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On a MacBook with MacOS X, it is possible to "calibrate" the battery to optimise its performance and sync up the battery meter with the current battery charge.

I have a Lenovo IdeaPad S10e running Ubuntu 10.10 with the standard GNOME desktop. When my battery is fully charged according to the hardware (i.e. the amber charging LED on the front goes solid blue), the battery meter shows the battery as about 90% full. This is really only a minor annoyance, as the estimated time remaining is reasonably accurate, but I'd like to sync it up. Also, it's possible that my battery has built up a memory so that it is truly not fully charging.

The battery is the standard three-cell LiON battery that ships with the netbook.

Update: After a full charge, here is what the kernel reports about the battery:

: jmglov@alhana; cat /proc/acpi/battery/BAT0/info 
present:                 yes
design capacity:         2808 mAh
last full capacity:      0 mAh
battery technology:      rechargeable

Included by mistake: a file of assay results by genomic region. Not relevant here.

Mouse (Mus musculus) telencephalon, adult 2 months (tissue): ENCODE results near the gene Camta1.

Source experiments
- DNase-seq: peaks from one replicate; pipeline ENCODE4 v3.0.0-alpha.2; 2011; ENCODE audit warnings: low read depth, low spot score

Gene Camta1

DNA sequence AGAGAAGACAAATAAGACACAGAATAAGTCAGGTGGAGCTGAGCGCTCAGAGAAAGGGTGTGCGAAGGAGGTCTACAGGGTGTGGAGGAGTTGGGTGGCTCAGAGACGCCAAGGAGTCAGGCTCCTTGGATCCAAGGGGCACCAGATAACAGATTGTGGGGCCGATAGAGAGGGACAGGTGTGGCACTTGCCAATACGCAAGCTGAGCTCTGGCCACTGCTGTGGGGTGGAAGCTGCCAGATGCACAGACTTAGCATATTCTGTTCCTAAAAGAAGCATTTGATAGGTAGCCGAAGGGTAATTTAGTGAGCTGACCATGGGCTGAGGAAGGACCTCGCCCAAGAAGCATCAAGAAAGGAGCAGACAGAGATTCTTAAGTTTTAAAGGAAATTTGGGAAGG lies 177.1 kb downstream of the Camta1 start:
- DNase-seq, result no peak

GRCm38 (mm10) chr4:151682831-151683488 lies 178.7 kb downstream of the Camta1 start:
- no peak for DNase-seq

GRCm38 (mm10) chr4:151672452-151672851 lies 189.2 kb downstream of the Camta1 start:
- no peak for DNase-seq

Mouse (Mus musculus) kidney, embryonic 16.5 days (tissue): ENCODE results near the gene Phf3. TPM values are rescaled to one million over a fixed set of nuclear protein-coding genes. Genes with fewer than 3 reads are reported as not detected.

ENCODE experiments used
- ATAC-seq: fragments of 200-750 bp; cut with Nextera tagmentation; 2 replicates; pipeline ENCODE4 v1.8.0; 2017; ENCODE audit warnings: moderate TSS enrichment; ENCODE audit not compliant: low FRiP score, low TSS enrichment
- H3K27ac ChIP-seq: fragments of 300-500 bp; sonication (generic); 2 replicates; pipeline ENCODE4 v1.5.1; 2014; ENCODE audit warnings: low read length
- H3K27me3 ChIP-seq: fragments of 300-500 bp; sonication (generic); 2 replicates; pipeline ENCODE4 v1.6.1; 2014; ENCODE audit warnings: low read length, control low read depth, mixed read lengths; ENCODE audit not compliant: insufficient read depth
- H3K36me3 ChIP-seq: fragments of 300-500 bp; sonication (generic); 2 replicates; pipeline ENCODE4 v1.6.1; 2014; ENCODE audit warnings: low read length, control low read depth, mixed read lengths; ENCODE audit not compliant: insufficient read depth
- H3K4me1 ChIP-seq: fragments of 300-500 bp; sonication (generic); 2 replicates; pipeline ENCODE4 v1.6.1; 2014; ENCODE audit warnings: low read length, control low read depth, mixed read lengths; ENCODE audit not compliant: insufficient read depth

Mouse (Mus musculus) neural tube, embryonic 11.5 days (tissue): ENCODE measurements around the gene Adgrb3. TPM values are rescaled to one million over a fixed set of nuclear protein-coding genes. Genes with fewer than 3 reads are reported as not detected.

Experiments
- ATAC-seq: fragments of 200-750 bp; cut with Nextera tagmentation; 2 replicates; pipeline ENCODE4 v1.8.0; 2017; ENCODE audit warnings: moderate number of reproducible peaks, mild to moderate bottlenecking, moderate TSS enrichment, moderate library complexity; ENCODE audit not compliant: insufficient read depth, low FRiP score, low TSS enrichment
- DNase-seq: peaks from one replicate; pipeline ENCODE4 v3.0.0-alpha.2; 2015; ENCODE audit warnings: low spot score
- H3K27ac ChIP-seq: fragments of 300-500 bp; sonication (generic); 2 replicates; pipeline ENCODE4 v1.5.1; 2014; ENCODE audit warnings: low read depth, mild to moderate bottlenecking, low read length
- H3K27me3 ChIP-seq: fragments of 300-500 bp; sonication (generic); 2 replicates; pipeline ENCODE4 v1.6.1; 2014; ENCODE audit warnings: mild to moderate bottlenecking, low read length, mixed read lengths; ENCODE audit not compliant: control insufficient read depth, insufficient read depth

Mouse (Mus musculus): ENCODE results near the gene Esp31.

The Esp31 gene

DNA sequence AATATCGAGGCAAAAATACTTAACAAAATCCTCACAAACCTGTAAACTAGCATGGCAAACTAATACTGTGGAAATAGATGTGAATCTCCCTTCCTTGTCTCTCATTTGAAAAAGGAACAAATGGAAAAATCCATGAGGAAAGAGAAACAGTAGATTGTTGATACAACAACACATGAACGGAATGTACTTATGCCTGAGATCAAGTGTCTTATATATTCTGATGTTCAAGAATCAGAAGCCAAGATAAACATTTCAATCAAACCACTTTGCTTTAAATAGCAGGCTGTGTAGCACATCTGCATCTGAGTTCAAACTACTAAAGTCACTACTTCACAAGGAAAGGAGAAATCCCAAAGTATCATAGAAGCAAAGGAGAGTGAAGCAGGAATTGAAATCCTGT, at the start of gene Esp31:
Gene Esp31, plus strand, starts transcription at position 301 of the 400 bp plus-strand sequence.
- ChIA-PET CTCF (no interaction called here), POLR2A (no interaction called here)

design voltage:          10800 mV
design capacity warning: 280 mAh
design capacity low:     84 mAh
cycle count:          0
capacity granularity 1:  10 mAh
capacity granularity 2:  25 mAh
model number:            LE30_S
serial number:            
battery type:            LION
OEM info:                Sanyo
: jmglov@alhana; cat /proc/acpi/battery/BAT0/state 
present:                 yes
capacity state:          ok
charging state:          charged
present rate:            0 mA
remaining capacity:      2494 mAh
present voltage:         12414 mV

The fact that last full capacity is reported as 0 mAh is very strange. I'm sure it used to report a number close to the design capacity.

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1 Answer

Letting my battery drain all the way, then rest overnight, then recharge to full did the trick.

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